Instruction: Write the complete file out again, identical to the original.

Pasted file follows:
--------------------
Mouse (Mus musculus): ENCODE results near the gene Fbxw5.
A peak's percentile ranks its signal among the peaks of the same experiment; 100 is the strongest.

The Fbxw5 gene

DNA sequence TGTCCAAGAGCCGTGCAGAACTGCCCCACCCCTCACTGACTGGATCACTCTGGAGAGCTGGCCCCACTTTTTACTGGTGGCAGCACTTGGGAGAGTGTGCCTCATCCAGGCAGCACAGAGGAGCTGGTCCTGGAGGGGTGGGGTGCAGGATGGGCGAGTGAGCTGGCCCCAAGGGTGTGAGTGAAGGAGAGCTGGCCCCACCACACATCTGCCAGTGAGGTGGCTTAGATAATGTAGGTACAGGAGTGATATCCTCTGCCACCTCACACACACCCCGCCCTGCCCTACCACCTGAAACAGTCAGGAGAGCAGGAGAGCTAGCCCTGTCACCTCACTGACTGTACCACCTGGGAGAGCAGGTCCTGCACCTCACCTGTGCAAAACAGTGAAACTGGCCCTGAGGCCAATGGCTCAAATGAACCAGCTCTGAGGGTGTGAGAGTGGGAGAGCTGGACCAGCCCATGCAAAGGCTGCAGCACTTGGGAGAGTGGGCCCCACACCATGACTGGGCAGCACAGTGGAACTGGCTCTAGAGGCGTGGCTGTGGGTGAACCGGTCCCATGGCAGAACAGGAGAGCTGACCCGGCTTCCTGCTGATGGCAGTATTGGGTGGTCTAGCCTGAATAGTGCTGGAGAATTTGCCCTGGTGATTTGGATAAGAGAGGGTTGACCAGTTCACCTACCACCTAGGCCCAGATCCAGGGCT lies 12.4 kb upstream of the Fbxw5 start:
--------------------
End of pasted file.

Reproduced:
Mouse (Mus musculus): ENCODE results near the gene Fbxw5.
A peak's percentile ranks its signal among the peaks of the same experiment; 100 is the strongest.

The Fbxw5 gene

DNA sequence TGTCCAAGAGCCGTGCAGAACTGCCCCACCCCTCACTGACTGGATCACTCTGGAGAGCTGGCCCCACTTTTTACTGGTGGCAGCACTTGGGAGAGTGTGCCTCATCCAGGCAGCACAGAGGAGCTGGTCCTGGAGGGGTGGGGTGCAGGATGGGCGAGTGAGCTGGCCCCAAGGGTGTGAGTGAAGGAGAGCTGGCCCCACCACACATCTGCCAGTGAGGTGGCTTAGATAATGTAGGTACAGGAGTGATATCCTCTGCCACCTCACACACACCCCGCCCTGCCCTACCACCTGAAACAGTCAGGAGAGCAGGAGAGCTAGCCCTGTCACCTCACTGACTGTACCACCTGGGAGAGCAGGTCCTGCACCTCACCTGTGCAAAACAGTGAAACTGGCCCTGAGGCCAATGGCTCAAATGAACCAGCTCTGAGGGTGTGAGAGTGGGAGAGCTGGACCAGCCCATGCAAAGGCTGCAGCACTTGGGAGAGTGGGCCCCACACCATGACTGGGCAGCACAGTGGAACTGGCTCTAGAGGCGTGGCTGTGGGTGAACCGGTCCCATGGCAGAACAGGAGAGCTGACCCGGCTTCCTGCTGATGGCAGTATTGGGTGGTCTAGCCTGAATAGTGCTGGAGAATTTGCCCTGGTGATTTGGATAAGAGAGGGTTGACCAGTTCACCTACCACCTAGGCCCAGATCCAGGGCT lies 12.4 kb upstream of the Fbxw5 start: